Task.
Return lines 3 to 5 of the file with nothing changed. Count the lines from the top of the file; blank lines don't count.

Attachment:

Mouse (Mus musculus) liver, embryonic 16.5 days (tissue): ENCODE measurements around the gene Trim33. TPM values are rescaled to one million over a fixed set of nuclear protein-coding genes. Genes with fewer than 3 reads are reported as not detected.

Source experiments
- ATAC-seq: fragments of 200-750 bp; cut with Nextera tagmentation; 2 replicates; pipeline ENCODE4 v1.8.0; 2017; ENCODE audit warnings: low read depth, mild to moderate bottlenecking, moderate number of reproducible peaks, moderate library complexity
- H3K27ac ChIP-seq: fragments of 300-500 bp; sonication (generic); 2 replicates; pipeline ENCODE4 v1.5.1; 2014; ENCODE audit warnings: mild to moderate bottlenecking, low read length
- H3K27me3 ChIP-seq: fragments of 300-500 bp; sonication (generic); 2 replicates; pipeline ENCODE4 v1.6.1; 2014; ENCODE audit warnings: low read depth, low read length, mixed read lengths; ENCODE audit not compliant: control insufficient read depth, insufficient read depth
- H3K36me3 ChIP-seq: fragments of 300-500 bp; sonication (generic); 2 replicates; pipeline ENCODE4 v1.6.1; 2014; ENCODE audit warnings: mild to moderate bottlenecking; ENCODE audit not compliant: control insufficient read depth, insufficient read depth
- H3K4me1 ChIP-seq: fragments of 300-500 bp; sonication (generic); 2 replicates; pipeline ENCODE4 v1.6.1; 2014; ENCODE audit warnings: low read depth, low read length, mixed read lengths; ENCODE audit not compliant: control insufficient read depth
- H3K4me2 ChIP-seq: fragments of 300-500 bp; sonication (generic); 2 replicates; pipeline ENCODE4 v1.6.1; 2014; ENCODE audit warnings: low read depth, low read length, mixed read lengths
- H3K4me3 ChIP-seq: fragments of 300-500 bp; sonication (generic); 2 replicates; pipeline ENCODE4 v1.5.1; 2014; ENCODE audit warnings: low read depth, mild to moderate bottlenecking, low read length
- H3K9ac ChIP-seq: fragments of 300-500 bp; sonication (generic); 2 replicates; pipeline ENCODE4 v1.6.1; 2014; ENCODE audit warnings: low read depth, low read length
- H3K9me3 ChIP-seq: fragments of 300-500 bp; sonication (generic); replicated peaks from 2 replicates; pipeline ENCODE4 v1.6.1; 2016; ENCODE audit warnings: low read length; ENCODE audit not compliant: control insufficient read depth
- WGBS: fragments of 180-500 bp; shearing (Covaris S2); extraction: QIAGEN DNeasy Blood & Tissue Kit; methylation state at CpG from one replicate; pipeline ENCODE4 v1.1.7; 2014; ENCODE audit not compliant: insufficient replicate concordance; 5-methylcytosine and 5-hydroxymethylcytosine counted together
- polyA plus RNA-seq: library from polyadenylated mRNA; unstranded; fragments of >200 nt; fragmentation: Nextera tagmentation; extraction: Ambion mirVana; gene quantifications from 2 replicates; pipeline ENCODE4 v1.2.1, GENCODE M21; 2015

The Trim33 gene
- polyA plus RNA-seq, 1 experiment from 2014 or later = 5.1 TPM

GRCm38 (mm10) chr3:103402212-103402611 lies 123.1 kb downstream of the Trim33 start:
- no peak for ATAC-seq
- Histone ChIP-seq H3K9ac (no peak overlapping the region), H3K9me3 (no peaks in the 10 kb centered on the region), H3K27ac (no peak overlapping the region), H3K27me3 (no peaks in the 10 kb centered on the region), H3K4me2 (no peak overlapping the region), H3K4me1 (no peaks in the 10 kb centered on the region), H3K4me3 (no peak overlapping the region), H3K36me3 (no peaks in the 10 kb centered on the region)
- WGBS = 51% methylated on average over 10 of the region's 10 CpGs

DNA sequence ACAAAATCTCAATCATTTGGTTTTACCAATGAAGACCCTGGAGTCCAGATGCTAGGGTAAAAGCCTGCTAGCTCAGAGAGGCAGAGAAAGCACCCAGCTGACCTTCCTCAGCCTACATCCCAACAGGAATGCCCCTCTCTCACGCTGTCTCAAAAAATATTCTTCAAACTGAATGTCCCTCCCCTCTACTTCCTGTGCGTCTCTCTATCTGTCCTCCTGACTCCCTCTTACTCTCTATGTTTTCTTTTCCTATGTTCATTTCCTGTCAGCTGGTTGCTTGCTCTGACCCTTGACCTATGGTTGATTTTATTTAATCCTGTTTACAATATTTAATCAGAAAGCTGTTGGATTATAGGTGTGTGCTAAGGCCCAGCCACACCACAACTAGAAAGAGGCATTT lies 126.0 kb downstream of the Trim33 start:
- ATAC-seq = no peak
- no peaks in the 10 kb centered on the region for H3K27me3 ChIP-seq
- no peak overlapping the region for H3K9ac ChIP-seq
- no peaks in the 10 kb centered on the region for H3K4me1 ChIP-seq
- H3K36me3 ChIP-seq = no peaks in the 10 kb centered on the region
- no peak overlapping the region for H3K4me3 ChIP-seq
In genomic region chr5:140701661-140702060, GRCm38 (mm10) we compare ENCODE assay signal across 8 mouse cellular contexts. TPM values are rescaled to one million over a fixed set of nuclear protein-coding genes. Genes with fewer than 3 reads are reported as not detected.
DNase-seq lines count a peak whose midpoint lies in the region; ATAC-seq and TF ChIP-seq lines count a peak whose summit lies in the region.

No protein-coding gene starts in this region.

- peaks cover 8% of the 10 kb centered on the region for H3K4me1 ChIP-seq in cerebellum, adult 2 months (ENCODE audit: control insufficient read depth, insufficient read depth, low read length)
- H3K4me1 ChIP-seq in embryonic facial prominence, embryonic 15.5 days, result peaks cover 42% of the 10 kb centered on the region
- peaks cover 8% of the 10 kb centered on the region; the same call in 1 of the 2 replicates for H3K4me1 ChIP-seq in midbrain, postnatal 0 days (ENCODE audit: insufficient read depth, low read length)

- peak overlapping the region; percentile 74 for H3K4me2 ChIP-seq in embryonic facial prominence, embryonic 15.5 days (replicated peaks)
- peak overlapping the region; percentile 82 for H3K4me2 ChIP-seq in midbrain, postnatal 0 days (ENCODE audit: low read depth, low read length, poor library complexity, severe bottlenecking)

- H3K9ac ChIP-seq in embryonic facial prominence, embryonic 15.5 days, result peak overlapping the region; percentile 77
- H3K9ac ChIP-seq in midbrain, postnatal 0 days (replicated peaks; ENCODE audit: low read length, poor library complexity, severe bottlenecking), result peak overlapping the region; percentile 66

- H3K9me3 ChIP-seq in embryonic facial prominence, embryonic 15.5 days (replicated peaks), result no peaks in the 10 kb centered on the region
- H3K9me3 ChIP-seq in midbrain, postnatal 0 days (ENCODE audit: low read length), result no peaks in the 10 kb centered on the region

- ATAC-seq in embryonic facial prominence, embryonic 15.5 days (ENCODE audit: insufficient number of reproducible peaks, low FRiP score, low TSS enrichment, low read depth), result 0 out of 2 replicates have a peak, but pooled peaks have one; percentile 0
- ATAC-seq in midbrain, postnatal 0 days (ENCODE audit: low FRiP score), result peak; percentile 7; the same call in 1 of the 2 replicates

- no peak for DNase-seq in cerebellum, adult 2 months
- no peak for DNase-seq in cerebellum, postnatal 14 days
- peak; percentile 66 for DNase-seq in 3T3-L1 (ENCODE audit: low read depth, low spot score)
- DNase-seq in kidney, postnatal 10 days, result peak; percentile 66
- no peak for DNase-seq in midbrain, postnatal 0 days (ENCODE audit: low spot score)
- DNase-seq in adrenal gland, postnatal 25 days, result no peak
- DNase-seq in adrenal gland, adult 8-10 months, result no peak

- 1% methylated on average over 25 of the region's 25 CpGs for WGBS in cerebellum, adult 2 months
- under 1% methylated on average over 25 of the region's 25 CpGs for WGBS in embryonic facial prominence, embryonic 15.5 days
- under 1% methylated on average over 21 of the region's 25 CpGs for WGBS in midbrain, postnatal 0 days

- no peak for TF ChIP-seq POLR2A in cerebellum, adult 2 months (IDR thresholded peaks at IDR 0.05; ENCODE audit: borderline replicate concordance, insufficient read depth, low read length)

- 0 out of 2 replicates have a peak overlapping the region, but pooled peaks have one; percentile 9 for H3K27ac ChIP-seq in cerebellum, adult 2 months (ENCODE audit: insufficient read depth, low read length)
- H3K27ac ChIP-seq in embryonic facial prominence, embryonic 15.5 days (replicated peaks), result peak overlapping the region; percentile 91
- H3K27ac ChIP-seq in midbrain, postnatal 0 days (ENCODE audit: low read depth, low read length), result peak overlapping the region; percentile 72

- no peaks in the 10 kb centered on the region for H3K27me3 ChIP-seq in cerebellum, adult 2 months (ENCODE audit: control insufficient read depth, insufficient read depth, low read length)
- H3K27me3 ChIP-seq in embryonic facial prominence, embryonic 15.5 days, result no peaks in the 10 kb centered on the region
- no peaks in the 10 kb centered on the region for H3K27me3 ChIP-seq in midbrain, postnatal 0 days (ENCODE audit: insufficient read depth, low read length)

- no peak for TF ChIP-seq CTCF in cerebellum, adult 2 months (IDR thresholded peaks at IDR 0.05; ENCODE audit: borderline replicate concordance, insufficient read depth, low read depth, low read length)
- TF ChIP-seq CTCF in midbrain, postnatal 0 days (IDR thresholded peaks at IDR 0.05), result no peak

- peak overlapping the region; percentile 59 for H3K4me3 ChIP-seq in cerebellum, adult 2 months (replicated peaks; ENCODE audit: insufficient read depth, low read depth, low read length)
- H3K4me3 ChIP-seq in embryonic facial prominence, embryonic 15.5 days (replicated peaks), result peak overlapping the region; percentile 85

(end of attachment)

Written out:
- ATAC-seq: fragments of 200-750 bp; cut with Nextera tagmentation; 2 replicates; pipeline ENCODE4 v1.8.0; 2017; ENCODE audit warnings: low read depth, mild to moderate bottlenecking, moderate number of reproducible peaks, moderate library complexity
- H3K27ac ChIP-seq: fragments of 300-500 bp; sonication (generic); 2 replicates; pipeline ENCODE4 v1.5.1; 2014; ENCODE audit warnings: mild to moderate bottlenecking, low read length
- H3K27me3 ChIP-seq: fragments of 300-500 bp; sonication (generic); 2 replicates; pipeline ENCODE4 v1.6.1; 2014; ENCODE audit warnings: low read depth, low read length, mixed read lengths; ENCODE audit not compliant: control insufficient read depth, insufficient read depth